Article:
The most important advice to remember from this article is this:
Never, ever, interview as if the PD read your application!
This means that if you did something great, had a great accomplishment, won a scholarship, or published 5 articles – you must say these things to each of your interviewers! If you don’t, you might as well have not done it. I cannot tell you how many interviewers congratulated me for scholarships and other achievements which I had won. These accomplishments were obviously listed in my application, yet they had no idea about them. To say it another way, make sure that in every interview, you are relaying the highlights of your CV.
How much do they actually read?
If should not surprise you that the answer is truthfully: Not much. Now, to to the credit of residency programs across the country, significant parts of your application had been read by someone before they selected to interview you. Usually the process works like this: the interview coordinator and other non-MD personnel screen the applications they receive for ones above certain internal thresholds of Step 1, 2 and 3 scores. Next, the same people (or sometimes MDs) review your application and rank your medical school, grades, awards, research etc. A selected number of applications finally reach the desk of the PD. He/she may look over your personal statement, letters, and CV to decide whether to finally interview you. The interviews are conducted by the PD and other faculty. The other faculty have generally not read a lot of your application, and a great deal of time separated when the PD read the app and when he is interviewing. Once again, this highlights why you should always interview as if they never read anything at all.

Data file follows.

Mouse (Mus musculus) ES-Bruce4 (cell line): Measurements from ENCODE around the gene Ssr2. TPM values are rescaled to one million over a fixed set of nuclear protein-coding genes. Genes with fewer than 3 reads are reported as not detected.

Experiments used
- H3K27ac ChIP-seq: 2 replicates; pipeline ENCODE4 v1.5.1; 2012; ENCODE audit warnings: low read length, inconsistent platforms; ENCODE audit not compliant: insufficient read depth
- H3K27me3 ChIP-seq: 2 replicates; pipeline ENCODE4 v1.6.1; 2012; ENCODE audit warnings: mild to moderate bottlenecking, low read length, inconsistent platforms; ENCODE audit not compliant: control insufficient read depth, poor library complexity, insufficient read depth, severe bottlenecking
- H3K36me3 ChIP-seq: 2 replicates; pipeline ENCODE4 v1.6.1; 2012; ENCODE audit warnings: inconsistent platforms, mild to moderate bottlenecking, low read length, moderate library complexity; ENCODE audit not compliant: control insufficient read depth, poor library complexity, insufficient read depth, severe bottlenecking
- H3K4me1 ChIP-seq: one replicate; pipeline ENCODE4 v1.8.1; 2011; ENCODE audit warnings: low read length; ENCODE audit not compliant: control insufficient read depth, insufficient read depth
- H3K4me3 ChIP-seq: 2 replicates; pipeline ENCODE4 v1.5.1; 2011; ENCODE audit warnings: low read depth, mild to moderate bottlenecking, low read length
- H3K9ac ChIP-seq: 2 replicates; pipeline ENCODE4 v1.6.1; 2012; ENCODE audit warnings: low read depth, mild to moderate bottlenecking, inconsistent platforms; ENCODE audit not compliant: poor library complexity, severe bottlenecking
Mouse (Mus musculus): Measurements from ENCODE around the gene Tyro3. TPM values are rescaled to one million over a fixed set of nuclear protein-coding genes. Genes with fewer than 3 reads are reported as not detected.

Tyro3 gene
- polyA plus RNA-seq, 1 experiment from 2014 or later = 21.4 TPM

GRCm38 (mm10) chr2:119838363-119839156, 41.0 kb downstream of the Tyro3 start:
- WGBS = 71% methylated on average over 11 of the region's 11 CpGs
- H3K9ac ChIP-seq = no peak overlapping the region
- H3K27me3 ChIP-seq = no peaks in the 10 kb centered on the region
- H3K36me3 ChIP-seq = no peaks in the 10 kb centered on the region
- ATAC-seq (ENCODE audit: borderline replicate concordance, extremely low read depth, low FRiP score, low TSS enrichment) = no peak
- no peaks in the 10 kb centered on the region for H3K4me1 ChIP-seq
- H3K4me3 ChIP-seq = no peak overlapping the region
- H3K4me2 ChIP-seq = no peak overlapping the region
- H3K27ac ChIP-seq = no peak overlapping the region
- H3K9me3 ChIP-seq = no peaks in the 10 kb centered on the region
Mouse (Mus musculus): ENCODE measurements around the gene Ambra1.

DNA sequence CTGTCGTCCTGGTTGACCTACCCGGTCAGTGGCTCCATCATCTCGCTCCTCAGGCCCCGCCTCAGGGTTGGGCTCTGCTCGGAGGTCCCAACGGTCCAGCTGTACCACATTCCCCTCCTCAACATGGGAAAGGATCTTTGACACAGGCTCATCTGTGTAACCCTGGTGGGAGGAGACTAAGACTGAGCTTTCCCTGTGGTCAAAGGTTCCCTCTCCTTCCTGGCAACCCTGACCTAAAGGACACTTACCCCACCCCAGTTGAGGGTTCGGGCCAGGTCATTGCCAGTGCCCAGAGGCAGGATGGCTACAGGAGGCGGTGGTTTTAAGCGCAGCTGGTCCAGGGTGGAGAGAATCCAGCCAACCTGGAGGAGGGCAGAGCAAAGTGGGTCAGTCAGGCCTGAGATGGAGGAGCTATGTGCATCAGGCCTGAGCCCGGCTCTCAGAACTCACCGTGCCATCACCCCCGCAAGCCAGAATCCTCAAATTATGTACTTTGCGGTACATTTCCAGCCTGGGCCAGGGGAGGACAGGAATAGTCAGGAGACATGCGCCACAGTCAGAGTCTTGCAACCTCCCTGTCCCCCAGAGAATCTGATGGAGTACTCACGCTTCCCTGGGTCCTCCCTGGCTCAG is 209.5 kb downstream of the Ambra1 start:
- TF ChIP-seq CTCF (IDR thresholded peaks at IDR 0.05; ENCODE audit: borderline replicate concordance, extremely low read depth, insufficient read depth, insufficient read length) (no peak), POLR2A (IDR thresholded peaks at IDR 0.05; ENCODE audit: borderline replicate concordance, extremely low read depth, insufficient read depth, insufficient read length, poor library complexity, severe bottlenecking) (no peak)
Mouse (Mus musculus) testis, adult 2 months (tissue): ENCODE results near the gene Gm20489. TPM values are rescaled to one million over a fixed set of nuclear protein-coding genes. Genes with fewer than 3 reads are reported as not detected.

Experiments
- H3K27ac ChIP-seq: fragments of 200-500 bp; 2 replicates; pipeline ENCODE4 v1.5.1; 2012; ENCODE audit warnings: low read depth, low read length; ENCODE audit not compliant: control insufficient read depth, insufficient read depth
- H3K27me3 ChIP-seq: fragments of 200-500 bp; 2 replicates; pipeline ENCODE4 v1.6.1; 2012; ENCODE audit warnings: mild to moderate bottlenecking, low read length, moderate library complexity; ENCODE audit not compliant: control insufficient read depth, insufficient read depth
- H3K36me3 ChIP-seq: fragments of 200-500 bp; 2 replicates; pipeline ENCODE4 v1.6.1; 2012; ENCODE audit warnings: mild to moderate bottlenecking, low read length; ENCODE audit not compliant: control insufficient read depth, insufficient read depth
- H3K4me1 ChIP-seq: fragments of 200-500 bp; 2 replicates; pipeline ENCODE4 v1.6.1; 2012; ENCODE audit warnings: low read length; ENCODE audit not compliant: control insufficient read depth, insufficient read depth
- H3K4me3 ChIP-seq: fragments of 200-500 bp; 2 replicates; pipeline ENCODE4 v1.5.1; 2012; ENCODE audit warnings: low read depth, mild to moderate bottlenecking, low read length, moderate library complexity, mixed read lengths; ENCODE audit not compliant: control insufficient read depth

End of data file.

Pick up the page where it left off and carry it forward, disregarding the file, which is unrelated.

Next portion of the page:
What do they usually read?
Below is a ranking of what interviewers have read in the 30 seconds before you walk into the room.
- What medical school you went to
- Your Step scores and Grades
- Your Hobbies and Interests
- Your Research
- Letters of Recommendation
Why only 30 seconds you ask? Interviewers run on a tight schedule, and often that schedule is running late leaving everyone under time pressure
Reading the application gets them situated with the caliber of applicant they are dealing with, and nothing more! They are trying to learn: is this a stellar applicant with high Step scores, an average member of their applicant pool, or a student reaching toward entry into their program? Everything they can read is already there, they want to spend the rest of the time getting to know you as a person and seeing how to interact face-to-face.
Many applicants don’t know that the Hobbies section is actually very often read. Why? Because interviewers are looking for some way to connect with the applicant. This means you should be ready to talk about your hobbies/interests – and seem excited about it.
And the final take-away is:
You should drop in the highlights of your CV while answering questions for each one of your interviewers.Learn much more about what PDs are trying ask from each question, how to answer the highest-yield interview questions, how to specifically answer about your hobbies, and much more from our member section. See how Residency Interview Questions can dramatically boost your interview.